Kubrick, Napoleon and the Best Movie Never Made

On the 15th anniversary of the death of Stanley Kubrick, an exhibition about his films is being held in Kraków. It also covers two of his unproduced projects – one about the Holocaust, another about the Napoleonic wars.

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Stanley Kubrick on set in the 1980s. The Krakow exhibition also shines a light on two of his unmade projects.
Stanley Kubrick on set in the 1980s. The Krakow exhibition also shines a light on two of his unmade projects.Credit: Wikimedia Commons

KRAKOW – Filmmaker Roman Polanski is likely to return to Kraków, with local newspapers excitedly reporting last month that the director plans to film his next film, about the Alfred Dreyfus Affair, in the Polish city. However, the film’s producer announced that the $48 million project – based on Robert Harris’ novel “An Officer and a Spy” – will only shoot there if the Polish government promises not to extradite the director to the United States, where he is wanted after being convicted, in 1977, of a sex crime involving a minor.

Meanwhile, residents of Kraków were happy to learn that Polanski has already rented an apartment in the city where he grew up, managed to escape from the ghetto and survived the Holocaust by hiding and pretending to be a Catholic. A representative of the director said he dreams of bringing his children to Kraków, in order to show them where he grew up.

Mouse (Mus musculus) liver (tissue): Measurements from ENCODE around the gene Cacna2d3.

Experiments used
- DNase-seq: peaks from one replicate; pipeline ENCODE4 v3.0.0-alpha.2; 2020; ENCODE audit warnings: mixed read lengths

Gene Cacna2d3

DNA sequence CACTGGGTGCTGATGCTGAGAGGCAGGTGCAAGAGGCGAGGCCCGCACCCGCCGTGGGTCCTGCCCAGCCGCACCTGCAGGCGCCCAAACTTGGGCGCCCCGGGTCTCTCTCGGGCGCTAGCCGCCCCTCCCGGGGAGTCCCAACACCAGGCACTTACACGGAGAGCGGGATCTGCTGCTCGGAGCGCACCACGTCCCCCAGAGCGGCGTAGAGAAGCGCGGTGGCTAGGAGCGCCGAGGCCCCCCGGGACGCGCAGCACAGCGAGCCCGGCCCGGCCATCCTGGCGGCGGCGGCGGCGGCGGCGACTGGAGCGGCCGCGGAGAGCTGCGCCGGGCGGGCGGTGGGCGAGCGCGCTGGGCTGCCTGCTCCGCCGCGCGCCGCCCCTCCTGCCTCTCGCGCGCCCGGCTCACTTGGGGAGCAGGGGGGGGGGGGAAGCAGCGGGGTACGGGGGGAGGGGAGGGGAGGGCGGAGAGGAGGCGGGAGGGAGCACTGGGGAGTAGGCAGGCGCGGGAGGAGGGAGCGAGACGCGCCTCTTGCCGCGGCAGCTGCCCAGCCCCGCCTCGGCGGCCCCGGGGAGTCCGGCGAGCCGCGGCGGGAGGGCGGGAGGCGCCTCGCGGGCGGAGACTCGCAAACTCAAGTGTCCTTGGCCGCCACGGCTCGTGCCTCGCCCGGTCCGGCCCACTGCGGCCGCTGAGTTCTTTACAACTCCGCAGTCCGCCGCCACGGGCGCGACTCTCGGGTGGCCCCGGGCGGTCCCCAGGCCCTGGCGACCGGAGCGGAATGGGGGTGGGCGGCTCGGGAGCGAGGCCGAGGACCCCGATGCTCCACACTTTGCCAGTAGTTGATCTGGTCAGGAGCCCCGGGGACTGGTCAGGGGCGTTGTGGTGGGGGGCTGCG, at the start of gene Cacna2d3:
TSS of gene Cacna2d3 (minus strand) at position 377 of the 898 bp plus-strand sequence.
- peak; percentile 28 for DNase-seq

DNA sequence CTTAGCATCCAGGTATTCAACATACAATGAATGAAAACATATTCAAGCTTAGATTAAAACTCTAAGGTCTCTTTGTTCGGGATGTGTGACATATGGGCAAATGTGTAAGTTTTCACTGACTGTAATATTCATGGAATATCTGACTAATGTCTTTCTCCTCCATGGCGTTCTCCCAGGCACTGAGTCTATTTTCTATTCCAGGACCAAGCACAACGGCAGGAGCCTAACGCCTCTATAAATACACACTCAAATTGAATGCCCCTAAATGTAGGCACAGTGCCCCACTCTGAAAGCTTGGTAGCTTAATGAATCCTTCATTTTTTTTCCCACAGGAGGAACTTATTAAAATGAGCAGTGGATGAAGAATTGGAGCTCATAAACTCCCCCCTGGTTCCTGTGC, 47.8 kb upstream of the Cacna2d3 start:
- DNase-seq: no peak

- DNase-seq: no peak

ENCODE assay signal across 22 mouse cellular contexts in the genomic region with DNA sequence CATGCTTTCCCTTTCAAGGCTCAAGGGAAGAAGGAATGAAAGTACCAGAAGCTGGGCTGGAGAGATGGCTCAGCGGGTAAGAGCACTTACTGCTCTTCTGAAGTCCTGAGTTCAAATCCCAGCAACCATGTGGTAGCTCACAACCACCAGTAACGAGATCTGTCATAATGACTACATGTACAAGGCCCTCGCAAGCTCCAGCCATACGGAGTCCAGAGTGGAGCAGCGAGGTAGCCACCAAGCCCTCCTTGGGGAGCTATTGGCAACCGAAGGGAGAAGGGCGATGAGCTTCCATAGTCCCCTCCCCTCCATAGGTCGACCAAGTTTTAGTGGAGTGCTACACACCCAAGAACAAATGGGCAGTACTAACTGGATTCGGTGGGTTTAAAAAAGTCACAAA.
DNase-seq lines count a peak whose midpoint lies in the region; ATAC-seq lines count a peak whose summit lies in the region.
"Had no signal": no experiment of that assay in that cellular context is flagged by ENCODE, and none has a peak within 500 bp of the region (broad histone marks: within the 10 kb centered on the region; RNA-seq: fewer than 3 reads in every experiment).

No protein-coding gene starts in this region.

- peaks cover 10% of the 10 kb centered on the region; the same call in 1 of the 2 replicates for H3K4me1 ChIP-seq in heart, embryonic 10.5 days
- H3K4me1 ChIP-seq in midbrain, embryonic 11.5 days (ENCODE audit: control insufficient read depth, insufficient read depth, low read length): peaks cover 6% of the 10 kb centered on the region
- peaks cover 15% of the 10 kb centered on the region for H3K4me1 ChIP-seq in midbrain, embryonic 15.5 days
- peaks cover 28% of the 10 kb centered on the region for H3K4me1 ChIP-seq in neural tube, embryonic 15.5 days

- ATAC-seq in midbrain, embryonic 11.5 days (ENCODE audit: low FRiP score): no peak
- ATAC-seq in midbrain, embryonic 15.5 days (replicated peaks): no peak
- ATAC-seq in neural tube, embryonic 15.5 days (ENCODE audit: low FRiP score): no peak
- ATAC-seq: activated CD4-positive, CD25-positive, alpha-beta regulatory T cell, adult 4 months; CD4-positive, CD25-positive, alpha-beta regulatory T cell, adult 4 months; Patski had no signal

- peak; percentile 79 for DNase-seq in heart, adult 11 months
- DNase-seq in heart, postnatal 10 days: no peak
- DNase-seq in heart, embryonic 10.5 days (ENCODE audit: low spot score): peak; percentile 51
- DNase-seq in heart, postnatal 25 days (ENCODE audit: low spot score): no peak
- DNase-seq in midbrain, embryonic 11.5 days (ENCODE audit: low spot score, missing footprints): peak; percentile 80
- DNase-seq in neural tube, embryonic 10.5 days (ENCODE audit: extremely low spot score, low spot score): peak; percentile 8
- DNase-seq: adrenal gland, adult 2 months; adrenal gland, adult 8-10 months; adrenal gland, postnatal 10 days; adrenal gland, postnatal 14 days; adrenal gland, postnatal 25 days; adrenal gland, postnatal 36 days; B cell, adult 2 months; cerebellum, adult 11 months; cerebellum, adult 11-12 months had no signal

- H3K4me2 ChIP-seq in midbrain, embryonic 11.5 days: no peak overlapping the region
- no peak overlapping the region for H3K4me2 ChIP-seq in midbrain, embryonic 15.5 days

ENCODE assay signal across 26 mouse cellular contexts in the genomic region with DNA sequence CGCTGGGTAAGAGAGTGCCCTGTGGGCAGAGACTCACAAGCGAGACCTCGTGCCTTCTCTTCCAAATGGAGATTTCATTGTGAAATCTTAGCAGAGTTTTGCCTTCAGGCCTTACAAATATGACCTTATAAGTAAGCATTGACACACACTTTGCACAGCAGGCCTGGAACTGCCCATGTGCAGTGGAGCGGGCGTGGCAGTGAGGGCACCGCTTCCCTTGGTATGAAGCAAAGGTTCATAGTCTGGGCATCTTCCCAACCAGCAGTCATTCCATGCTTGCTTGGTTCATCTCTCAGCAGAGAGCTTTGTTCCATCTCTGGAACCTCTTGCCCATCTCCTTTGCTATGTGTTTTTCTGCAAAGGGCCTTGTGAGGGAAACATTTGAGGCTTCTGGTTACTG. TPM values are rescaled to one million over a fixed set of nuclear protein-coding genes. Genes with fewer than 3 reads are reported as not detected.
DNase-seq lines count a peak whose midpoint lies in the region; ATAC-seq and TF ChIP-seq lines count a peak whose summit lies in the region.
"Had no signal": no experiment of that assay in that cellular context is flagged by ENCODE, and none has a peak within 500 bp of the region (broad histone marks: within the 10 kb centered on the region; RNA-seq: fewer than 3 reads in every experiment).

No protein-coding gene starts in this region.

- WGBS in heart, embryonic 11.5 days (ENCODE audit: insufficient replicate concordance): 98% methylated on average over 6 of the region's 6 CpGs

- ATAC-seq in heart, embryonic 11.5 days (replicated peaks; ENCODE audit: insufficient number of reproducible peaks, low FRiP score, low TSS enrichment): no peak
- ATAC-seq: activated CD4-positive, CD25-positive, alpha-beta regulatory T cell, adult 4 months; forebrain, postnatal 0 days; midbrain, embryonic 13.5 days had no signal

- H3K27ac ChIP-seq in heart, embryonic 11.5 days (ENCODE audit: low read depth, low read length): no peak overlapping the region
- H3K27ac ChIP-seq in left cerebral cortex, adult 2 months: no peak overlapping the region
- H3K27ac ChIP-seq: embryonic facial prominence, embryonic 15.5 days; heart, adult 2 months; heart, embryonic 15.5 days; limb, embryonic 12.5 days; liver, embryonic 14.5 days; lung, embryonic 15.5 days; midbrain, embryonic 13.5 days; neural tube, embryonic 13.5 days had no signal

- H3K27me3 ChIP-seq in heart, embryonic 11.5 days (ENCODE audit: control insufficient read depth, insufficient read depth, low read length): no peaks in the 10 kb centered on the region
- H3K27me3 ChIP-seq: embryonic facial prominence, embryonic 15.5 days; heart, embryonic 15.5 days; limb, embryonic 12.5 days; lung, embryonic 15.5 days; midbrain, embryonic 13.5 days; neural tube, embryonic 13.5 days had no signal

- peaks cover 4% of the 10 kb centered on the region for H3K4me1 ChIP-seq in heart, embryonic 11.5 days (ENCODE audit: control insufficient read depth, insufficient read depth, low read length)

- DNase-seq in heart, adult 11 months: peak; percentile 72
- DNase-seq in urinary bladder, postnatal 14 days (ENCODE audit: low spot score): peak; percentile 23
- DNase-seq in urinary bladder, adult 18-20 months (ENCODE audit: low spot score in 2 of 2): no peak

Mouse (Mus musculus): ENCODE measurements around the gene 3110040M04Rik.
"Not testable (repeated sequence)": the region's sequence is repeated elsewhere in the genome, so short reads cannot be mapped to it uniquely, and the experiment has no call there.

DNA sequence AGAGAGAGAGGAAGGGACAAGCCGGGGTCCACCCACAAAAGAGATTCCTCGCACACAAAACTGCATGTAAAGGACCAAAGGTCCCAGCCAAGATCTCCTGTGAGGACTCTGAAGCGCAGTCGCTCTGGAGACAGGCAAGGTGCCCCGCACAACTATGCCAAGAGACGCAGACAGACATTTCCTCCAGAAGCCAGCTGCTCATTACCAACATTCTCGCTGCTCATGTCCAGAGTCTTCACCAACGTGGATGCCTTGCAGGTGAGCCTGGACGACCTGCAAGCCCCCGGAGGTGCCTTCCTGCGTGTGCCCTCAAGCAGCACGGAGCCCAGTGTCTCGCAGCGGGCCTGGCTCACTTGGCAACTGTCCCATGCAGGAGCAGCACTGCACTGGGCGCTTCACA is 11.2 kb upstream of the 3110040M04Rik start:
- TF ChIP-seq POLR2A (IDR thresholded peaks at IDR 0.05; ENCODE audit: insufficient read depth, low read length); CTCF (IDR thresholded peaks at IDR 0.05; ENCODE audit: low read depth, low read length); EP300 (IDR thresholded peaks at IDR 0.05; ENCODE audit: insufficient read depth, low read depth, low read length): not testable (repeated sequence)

Until it becomes clear whether Polanski will return to Poland – where he began his cinematic career and filmed part of “The Pianist” in 2001 – Kraków is presently offering a tribute to the work of another great Jewish director, Stanley Kubrick, with a comprehensive exhibition devoted to his work on show in the city’s National Museum.

Although Kubrick, an American who moved to England in the 1960s, has no direct biographical connection to Poland, he has a film connection: The exhibition sheds light not only on the films he made, but also on two he dreamed of making but never did. One of them, “The Aryan Papers,” is about the Holocaust. Like with the story of Polanski’s childhood escape, the hero of Kubrick’s movie is a Polish-Jewish child who was rescued because he assumed a Catholic identity.

In the 1970s, Kubrick asked author Isaac Bashevis Singer to write a script for him about the Holocaust, but Singer turned him down. In the early 1990s, the director returned to the idea and wanted to adapt Louis Begley’s novel “Wartime Lies” for the cinema. The story takes place in the Warsaw Ghetto and is about the rescue of a Jewish woman and her nephew.

Kubrick purchased the rights to the book, wrote a script and made a deal with Warner Bros. to produce the film. Julia Roberts expressed an interest in playing the heroine, but Kubrick preferred Dutch actress Johanna ter Steege, gave her a screen test and worked with her on the protagonist. At the exhibition, there are photos from the Czech city of Brno, where the director planned to build the sets that would recreate wartime Warsaw. Among the documents he used in his lengthy historical research, a prominent place is given to Raul Hilberg’s classic book “The Destruction of the European Jews,” about the Nazi extermination machine. It is placed in a glass case, alongside a notebook filled with comments in Kubrick’s handwriting.